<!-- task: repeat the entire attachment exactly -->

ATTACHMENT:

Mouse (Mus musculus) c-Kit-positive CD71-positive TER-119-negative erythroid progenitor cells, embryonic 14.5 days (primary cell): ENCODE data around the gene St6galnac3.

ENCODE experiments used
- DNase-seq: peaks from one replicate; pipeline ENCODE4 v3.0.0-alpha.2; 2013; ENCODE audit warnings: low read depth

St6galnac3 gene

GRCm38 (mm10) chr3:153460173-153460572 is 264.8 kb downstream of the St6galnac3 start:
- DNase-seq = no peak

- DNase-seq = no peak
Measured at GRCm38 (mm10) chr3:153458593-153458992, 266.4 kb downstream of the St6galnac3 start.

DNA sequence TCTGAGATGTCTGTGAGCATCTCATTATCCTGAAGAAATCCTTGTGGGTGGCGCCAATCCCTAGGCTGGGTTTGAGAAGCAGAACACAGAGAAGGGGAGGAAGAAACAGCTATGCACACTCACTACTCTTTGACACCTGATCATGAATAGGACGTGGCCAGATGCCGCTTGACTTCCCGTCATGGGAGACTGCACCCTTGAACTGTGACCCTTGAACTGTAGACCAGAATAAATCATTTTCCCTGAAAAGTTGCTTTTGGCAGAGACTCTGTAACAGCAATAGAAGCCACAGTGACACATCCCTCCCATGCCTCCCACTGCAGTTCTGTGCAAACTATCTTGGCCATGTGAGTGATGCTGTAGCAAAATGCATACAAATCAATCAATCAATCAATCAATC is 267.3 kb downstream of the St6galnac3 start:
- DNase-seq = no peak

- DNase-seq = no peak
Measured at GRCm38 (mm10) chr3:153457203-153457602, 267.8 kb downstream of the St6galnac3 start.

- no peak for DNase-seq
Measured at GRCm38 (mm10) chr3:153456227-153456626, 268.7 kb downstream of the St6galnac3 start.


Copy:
Mouse (Mus musculus) c-Kit-positive CD71-positive TER-119-negative erythroid progenitor cells, embryonic 14.5 days (primary cell): ENCODE data around the gene St6galnac3.

ENCODE experiments used
- DNase-seq: peaks from one replicate; pipeline ENCODE4 v3.0.0-alpha.2; 2013; ENCODE audit warnings: low read depth

St6galnac3 gene

GRCm38 (mm10) chr3:153460173-153460572 is 264.8 kb downstream of the St6galnac3 start:
- DNase-seq = no peak

- DNase-seq = no peak
Measured at GRCm38 (mm10) chr3:153458593-153458992, 266.4 kb downstream of the St6galnac3 start.

DNA sequence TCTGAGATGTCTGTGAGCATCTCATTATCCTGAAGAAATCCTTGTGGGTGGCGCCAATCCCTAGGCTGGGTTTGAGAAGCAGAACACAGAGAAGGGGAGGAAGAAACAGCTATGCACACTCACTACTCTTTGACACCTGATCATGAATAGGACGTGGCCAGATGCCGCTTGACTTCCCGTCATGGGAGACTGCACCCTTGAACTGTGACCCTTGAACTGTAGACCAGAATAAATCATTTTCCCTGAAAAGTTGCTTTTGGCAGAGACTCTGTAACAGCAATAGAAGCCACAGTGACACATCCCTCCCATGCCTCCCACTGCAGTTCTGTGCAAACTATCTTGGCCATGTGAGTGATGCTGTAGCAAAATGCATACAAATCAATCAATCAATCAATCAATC is 267.3 kb downstream of the St6galnac3 start:
- DNase-seq = no peak

- DNase-seq = no peak
Measured at GRCm38 (mm10) chr3:153457203-153457602, 267.8 kb downstream of the St6galnac3 start.

- no peak for DNase-seq
Measured at GRCm38 (mm10) chr3:153456227-153456626, 268.7 kb downstream of the St6galnac3 start.